The whole procedure -- harvesting cells from bone marrow, growing tissue, and surgically implanting the heart muscle or valve -- could take as little as six weeks and could become routine within three-to-five years, they reported.
Their findings were published in a special issue of the Philosophical Transactions of The Royal Society B in Britain.
One reason heart attacks are so debilitating, even when they are not fatal, is because the human heart -- a massive muscle surrounding four valves controlling the body's blood flow -- does not regenerate. Damaged tissue stays damaged.
Most problems occur with age, when the old ticker simply begins to wear out.
"But the highest medical need for tissue-engineered heart valves is in the treatment of congenital heart malformation," which affects nearly one percent of all newborns, Simon Hoeurstrup, lead author of one of the studies, told AFP.
Artificial heart valves currently available must be periodically replaced as children grow, leading to great suffering and higher death rates than in adults.
Bio-engineered heart muscle that could be grafted onto a patient's living tissue without fear of rejection by the immune system has long been a holy grail of cardiovascular medicine.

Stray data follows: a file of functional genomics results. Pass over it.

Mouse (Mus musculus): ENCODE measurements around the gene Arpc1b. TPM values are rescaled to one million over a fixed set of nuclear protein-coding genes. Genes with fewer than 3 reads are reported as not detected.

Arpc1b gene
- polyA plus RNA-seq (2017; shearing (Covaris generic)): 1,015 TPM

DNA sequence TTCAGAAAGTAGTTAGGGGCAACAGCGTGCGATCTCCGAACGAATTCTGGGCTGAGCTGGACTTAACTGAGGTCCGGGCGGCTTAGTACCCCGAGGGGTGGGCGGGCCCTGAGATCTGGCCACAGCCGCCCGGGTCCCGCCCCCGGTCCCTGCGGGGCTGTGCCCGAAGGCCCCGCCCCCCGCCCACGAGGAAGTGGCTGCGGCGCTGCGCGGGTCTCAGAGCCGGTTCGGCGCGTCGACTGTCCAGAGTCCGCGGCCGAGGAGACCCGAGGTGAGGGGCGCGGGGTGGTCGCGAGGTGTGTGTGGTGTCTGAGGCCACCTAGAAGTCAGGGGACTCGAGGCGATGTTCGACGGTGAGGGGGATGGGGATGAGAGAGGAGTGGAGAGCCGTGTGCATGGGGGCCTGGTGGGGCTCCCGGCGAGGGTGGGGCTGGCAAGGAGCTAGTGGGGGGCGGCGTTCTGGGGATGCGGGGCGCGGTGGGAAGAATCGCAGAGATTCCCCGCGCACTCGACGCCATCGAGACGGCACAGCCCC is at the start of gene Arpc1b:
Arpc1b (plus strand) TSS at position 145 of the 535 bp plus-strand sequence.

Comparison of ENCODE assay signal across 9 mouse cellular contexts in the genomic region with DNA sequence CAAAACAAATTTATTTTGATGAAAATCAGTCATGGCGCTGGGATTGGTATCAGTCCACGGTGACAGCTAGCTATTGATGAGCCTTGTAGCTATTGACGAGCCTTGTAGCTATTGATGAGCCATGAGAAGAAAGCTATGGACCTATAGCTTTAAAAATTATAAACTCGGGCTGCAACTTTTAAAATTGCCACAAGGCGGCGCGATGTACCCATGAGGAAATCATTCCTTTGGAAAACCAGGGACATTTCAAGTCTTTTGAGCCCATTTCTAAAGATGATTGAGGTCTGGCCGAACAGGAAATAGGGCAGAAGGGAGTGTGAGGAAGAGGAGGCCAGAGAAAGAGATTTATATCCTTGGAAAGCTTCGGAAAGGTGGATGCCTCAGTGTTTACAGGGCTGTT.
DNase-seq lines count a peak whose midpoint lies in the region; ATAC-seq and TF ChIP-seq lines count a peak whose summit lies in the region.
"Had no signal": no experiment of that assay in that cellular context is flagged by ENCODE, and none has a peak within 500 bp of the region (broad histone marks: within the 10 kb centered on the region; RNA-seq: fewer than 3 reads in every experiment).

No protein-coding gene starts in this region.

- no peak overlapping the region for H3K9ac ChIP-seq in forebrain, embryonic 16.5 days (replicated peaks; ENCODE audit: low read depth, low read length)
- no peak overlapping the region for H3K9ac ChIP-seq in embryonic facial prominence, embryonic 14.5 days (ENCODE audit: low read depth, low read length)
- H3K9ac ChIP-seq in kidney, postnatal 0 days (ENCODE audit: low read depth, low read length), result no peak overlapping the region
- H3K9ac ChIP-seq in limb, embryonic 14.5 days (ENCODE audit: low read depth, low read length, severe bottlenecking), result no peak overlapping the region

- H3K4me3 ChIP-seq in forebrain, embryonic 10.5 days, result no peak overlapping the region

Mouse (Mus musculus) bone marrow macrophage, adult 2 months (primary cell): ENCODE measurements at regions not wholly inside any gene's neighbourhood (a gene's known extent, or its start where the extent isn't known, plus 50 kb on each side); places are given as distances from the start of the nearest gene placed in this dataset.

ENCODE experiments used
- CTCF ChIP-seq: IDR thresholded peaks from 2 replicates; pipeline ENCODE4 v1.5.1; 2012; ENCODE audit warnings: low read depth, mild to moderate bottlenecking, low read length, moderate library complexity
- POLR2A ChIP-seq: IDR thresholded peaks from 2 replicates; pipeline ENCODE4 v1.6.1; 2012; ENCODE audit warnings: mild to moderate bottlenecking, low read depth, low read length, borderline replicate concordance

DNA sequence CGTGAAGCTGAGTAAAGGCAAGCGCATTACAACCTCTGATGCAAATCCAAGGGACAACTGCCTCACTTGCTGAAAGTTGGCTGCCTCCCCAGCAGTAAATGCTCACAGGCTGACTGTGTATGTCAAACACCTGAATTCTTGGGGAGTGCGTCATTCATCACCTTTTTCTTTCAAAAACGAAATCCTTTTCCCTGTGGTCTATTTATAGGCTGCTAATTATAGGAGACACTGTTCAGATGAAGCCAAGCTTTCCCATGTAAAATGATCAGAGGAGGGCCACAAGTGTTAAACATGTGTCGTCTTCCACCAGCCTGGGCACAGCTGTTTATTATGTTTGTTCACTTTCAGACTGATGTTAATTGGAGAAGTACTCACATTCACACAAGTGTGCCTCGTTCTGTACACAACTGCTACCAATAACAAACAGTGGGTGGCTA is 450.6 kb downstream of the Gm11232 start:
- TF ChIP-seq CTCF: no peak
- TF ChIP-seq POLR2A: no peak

Artificial replacements "do the job and save people's lives," said celebrated heart surgeon Magdi Yacoub, who coordinated the 20-odd studies.
"But they cannot match the elegant, sophisticated functions of living tissues."
While durable, mechanical hardware increases the risk of bacterial infection in the heart's inner lining, as well as abnormalities in blood flow. Recipients must also take medication to prevent blood clots, boosting the chances of internal bleeding and embolisms.
Cardiovascular disease, the number one killer worldwide, claimed some 17.5 million lives in 2005, according to the World Health Organisation. Many of these deaths might have been avoided by timely surgery to implant replacement valves and heart muscle.
There are currently two broad techniques for making bio-prosthetic heart valves, and both have serious drawbacks.
Animal grafts, especially from pigs, are readily available, but differ in structure and tend to wear out. Human valves from donors work much better, but are in chronically short supply and can easily provoke immune reactions.
In the tissue engineering approach favored by Yacoub and Hoerstrup, the patient's own stem cells -- taken from bone marrow -- are isolated and expanded in the laboratory using standard cell culture techniques.
They are then "seeded" onto a special matrix in the shape of a heart valve that is positioned in a device called a "bioreactor" that tricks the cells into growing in the right shape.
Once mature, the living-tissue heart valves can be implanted in the patient. The whole process unfolds in a matter of weeks.
This procedure has already been extensively tested in sheep, but several years of follow up are required before it can be deemed effective and safe, said Hoerstrup.
Another hurdle, he said, is that the capacity of some patients to yield suitable stem cells may be compromised by diseases such as diabetes.